Annual report for 2022: No illegal substances found in Norwegian farmed fish


Every year, the Institute of Marine Research checks Norwegian farmed fish for illegal pharmaceuticals, legally used veterinary drugs and environmental toxins, on behalf of the Norwegian Food Safety Authority. The monitoring programme is regulated by the EEA Agreement, and is part of the EU’s monitoring programme on animal foods. According to EU legislation, all food producing animals should be monitored for certain substances and residues thereof. In 2022, 3008 samples were analysed, comprising a total of 15,040 farmed fish.  Samples examined for illegal compounds are  collected at all stages of farming and are representative of farmed fish under production.

The newest report summarises the monitoring data collected in 2022 on the status of illegal substances, pharmaceuticals and contaminants in Norwegian farmed fish. One-third of the samples were analysed for substances with anabolic effects or unauthorized substances. These samples were taken from fish farms and of all life stages of the fish. No residues of illegal compounds were detected. The rest of the samples were taken at a slaughterhouse and analysed for traces of undesirable substances. Here, residue concentrations for all samples were below the respective Maximum Residue Limits (MRLs). Other veterinary drugs, like antibiotics or drugs used against internal parasites were also not found. Lastly, no environmental contaminants were found above the EU maximum level.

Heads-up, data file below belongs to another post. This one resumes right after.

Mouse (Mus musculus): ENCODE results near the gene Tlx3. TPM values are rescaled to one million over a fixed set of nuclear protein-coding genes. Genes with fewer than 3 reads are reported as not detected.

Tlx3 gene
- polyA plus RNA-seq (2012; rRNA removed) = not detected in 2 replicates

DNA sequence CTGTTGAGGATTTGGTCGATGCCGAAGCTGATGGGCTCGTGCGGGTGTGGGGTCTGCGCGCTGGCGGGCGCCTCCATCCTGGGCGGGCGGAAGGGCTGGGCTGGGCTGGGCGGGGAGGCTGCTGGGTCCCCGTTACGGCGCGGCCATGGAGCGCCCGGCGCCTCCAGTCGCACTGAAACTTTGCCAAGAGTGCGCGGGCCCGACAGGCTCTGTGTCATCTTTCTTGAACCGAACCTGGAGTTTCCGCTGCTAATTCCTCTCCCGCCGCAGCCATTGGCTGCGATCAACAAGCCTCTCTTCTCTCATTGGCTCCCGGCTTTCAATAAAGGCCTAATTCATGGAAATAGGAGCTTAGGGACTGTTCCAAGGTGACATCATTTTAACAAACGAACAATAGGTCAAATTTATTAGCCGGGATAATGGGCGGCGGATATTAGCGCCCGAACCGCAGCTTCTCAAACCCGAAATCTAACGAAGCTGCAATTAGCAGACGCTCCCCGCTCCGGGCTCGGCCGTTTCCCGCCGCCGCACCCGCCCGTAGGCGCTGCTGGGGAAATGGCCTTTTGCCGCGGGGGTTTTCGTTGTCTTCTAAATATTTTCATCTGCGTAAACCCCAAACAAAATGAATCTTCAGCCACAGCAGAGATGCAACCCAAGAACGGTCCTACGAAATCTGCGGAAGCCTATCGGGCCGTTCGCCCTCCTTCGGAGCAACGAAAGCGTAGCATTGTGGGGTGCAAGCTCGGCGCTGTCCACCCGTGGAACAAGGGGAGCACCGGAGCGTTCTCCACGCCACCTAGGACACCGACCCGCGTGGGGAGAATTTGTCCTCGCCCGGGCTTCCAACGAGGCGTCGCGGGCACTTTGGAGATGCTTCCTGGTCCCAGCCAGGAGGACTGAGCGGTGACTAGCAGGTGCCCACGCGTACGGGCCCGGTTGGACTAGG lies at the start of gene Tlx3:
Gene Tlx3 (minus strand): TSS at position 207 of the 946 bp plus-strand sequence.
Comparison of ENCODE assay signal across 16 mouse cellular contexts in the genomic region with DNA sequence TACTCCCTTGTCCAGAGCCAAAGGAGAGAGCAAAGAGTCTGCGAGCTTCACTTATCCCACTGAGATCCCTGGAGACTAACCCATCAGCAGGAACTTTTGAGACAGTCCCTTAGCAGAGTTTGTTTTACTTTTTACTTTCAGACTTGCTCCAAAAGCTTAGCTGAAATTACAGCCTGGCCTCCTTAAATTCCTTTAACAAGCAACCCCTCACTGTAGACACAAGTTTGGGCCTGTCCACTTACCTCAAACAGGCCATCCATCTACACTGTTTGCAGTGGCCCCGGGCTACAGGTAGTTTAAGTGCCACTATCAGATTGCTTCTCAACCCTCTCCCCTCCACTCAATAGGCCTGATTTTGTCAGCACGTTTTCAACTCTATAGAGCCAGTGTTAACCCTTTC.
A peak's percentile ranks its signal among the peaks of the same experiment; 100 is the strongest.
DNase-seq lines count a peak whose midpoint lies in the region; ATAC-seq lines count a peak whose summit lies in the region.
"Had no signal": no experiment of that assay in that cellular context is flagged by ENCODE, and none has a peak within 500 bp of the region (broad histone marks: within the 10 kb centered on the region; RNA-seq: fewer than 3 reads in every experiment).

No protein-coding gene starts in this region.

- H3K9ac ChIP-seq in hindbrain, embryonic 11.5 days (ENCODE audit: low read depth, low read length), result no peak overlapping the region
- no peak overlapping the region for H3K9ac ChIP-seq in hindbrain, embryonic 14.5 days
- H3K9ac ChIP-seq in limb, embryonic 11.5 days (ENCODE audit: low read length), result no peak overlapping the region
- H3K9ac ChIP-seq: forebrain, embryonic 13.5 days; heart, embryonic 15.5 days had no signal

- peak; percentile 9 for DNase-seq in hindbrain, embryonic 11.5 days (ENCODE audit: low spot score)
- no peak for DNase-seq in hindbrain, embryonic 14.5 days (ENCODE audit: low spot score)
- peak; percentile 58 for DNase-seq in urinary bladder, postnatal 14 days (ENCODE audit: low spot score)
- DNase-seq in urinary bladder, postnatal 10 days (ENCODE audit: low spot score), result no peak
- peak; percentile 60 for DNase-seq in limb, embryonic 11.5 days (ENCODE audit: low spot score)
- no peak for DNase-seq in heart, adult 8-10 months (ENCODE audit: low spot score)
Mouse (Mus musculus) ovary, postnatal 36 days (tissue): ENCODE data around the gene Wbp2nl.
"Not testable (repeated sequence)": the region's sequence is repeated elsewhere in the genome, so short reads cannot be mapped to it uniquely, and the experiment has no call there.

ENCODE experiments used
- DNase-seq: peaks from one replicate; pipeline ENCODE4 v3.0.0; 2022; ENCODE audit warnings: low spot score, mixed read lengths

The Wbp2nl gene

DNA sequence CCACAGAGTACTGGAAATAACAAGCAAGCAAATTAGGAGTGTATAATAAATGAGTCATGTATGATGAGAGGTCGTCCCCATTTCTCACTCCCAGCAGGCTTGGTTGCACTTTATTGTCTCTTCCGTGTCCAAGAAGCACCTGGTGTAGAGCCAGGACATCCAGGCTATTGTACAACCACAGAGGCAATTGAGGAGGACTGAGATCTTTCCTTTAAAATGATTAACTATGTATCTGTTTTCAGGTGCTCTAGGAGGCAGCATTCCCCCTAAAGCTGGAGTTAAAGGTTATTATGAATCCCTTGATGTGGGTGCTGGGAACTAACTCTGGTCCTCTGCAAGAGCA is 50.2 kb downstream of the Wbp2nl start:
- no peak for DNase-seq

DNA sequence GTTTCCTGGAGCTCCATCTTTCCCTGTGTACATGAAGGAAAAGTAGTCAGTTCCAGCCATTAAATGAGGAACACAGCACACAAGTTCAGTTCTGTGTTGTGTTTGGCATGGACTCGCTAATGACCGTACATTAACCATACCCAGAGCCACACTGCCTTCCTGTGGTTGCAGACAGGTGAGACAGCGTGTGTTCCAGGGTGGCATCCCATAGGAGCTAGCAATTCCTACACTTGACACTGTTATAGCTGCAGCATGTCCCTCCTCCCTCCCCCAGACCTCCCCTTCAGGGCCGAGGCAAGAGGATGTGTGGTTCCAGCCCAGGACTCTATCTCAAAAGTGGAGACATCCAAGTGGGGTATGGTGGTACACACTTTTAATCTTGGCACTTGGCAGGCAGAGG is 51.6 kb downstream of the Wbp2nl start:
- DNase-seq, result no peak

As in previous years, the monitoring data for 2022 showed that the levels in farmed fish do not exceed the limit values of pollutants. On 1 Januar this year, limit values for PFAS in fish products were also introduced, however, no measurable levels of PFAS were found in the samples analyzed. All in all, the case of the farmed fish in Norway shows that farmed fish are within healthy ranges when it comes to the status of illegal substances, pharmaceuticals and contaminants. EFFOP welcomes the annual monitoring programme by the Norwegian authorities to ensure reliable data on scientific terms. To reduce the carbon footprint from farmed fish, EFFOP advocates for the substition of plant-based feed ingredients in fish feed with marine ingredients such as fishmeal and fish oil, as a 2017 SINTEF report finds.

Read the 2022 report by the Norwegian Institute of Marine Research here.